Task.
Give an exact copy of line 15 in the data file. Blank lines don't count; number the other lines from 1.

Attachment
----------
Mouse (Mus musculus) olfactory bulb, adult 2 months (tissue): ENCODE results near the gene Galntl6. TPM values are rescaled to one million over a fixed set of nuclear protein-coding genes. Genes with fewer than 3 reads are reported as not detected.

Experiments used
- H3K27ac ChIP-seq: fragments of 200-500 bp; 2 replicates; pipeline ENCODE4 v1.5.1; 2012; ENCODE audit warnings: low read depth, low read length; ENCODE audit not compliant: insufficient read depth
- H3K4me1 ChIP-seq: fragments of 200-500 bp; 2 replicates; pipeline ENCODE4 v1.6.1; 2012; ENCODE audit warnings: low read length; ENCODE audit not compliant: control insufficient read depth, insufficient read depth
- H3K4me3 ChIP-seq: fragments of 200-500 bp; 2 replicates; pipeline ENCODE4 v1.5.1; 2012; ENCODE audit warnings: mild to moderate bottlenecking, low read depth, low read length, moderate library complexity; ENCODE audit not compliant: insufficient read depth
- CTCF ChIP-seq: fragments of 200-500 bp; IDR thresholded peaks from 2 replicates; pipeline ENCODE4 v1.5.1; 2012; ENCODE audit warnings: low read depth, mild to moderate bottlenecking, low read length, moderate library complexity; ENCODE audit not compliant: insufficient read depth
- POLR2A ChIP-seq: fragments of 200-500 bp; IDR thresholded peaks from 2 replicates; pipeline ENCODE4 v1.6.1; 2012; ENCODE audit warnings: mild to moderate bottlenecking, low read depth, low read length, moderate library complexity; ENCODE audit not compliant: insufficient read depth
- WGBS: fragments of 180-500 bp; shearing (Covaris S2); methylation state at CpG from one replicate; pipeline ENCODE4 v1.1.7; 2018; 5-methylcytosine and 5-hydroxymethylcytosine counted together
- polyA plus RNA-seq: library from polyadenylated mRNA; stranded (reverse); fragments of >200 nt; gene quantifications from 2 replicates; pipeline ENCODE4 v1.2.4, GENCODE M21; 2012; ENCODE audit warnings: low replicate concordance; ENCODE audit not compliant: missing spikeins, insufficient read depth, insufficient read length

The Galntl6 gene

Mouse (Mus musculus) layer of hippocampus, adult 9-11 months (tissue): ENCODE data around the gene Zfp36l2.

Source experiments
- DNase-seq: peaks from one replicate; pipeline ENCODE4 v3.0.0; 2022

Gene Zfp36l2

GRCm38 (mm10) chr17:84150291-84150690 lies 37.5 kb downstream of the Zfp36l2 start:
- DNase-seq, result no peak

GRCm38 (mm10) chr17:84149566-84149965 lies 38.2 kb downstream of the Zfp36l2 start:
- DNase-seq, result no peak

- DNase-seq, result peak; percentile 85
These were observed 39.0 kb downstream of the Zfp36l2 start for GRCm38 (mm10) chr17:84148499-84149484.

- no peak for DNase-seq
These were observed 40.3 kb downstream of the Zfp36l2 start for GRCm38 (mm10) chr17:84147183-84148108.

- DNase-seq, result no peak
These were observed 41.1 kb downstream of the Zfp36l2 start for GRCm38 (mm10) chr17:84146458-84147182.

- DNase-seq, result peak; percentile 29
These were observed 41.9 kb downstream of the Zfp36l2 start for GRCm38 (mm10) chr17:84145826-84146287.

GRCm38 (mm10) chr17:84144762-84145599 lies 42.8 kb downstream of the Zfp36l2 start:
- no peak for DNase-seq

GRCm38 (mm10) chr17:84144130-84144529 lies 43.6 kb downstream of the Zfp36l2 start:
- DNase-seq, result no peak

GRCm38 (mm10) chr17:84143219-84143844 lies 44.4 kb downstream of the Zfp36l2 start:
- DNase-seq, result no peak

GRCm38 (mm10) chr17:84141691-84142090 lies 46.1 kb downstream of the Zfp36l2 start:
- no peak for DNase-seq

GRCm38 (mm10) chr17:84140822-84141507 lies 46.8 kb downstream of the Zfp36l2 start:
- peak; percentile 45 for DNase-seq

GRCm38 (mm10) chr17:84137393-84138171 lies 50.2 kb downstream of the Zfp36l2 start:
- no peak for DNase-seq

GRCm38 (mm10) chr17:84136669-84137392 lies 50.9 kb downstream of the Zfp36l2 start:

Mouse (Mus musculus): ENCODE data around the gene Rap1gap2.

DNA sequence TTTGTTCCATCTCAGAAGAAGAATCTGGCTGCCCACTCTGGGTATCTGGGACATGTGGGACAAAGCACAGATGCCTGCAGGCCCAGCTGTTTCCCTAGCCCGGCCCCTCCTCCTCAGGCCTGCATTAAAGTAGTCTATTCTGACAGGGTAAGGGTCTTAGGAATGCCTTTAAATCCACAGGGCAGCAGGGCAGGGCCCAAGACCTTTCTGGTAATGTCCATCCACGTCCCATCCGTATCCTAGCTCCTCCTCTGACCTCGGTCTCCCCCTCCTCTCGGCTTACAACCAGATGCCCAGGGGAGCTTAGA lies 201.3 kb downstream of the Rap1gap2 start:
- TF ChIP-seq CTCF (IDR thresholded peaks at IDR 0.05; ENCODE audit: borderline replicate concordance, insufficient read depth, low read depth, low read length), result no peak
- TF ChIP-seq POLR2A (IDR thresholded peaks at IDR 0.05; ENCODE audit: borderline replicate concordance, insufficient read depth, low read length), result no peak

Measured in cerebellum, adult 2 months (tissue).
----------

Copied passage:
GRCm38 (mm10) chr17:84150291-84150690 lies 37.5 kb downstream of the Zfp36l2 start: